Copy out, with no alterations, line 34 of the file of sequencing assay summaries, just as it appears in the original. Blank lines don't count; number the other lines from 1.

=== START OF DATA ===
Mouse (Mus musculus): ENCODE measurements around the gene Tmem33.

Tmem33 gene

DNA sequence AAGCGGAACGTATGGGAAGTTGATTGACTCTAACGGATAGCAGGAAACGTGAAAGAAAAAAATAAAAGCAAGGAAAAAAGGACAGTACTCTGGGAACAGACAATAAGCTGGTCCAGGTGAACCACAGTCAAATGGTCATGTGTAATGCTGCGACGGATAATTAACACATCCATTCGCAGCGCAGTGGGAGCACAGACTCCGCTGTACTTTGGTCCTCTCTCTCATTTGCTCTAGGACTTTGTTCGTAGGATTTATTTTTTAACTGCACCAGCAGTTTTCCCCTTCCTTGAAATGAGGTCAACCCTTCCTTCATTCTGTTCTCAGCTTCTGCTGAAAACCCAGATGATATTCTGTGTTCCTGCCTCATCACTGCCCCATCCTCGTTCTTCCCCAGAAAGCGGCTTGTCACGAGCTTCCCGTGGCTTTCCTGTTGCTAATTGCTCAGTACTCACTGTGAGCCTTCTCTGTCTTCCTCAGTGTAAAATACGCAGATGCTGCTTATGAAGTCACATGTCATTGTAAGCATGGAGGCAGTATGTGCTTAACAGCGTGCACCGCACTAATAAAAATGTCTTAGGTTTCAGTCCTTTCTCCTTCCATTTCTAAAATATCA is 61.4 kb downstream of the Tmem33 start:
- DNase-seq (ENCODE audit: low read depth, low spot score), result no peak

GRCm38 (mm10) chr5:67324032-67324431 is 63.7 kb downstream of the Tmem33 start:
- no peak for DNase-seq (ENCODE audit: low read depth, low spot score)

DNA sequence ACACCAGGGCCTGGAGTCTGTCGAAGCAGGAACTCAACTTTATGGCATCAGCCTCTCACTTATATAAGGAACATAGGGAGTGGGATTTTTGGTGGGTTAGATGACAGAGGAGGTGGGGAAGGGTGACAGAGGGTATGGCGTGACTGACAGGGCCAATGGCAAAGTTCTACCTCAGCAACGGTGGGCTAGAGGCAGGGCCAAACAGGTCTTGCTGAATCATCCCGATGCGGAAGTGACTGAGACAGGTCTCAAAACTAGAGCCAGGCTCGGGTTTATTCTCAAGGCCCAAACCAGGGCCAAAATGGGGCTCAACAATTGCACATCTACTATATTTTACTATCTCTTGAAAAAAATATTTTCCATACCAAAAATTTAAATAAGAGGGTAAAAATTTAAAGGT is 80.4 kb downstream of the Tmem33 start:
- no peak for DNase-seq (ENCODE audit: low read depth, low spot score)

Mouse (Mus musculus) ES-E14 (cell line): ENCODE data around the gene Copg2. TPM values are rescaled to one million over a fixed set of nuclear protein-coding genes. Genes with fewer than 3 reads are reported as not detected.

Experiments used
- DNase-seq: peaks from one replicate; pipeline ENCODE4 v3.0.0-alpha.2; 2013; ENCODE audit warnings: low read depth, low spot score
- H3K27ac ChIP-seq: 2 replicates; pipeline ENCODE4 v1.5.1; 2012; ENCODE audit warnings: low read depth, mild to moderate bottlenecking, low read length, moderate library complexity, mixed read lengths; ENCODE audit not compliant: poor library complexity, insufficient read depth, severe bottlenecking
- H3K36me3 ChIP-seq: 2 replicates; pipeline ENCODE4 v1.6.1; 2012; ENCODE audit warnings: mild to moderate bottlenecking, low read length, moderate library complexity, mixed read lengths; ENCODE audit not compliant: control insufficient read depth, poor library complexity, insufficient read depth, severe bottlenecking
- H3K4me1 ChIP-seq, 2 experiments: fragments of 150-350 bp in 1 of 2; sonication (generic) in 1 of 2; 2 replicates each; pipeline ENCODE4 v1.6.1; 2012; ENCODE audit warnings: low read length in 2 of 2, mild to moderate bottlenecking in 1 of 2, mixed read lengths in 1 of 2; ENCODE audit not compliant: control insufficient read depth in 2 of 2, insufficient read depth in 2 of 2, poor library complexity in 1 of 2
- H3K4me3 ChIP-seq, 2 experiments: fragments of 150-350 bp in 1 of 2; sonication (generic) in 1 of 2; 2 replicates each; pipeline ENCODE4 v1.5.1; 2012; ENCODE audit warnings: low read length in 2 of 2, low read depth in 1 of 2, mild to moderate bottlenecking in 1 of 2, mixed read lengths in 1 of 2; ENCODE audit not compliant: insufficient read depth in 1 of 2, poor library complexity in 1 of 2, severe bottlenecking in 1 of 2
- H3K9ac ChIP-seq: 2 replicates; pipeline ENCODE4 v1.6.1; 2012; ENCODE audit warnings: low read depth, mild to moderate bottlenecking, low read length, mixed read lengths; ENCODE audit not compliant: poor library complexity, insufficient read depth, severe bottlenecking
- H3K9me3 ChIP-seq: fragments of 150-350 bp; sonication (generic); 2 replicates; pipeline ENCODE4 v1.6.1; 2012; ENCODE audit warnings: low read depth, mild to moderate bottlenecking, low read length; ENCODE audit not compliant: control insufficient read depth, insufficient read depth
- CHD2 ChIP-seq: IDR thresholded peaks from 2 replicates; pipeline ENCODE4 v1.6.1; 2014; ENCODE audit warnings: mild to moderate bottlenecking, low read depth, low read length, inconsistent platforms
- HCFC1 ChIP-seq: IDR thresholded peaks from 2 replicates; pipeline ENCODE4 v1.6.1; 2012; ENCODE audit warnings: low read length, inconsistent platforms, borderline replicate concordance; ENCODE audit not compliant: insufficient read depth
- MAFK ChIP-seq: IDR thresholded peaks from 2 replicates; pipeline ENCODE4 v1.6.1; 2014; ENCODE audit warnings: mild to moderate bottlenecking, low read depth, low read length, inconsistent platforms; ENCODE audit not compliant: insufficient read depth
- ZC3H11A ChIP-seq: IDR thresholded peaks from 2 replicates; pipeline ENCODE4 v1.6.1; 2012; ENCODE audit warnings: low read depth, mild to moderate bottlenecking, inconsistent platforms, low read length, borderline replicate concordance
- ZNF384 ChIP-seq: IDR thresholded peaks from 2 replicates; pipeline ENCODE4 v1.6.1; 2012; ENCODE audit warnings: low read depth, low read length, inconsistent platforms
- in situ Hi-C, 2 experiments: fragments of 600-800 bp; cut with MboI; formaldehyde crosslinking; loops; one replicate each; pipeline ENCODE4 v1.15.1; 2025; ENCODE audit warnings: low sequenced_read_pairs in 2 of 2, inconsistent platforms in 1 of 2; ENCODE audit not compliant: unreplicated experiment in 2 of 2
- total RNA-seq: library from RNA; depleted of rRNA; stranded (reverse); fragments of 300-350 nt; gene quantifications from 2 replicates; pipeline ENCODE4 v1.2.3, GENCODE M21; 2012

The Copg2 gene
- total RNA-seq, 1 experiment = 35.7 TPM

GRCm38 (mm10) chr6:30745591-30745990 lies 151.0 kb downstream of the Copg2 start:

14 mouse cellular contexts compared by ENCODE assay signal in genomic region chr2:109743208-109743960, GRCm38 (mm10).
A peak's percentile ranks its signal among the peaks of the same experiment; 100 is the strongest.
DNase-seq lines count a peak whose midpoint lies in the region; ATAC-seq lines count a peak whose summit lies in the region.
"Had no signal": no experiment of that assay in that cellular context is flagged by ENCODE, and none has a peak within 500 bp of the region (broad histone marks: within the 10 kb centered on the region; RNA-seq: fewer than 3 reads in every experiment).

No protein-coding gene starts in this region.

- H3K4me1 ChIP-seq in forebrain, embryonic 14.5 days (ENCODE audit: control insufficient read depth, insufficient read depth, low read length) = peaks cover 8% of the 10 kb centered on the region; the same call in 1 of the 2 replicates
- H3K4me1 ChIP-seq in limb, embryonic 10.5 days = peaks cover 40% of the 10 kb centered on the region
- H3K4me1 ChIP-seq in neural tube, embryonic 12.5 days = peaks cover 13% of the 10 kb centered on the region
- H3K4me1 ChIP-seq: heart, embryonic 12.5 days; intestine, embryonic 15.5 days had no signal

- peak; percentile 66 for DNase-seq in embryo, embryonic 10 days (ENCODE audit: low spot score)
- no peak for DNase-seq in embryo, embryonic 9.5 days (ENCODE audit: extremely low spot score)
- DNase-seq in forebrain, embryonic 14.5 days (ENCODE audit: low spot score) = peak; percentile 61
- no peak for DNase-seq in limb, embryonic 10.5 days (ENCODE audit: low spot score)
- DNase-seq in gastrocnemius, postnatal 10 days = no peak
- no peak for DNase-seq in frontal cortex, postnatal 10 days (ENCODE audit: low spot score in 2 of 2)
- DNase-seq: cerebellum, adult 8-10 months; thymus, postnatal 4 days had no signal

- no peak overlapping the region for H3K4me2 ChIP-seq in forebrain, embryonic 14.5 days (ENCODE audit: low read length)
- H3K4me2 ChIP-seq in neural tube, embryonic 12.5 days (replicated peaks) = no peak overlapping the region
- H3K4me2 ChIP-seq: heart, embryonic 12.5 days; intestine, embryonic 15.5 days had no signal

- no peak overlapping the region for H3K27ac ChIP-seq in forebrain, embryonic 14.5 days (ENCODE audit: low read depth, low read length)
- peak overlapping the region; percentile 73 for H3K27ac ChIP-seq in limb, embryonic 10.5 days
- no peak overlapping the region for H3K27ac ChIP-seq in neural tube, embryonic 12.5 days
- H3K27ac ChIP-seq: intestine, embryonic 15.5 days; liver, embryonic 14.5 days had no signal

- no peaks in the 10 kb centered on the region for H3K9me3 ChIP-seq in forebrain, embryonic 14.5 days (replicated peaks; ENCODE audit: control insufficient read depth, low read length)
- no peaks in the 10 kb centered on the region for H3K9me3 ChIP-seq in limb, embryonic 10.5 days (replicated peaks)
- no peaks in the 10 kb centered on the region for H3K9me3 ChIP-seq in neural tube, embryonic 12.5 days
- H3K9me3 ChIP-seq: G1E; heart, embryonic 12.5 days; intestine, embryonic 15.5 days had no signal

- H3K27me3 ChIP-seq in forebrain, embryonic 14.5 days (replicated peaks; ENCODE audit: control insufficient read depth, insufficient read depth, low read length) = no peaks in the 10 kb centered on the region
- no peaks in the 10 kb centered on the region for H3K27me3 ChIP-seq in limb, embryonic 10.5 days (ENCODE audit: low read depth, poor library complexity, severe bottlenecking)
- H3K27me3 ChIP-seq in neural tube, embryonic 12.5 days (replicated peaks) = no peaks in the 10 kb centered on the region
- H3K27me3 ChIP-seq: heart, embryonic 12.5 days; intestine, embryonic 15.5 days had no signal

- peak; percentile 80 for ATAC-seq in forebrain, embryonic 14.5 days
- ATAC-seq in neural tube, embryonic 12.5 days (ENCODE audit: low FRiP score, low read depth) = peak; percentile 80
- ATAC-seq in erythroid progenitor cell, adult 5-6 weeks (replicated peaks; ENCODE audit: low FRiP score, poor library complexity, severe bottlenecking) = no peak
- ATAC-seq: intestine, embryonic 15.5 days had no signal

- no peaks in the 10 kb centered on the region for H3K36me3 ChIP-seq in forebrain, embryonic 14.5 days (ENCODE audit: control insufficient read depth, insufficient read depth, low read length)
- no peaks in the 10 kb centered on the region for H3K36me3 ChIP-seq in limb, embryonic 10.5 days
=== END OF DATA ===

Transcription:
- H3K4me1 ChIP-seq in limb, embryonic 10.5 days = peaks cover 40% of the 10 kb centered on the region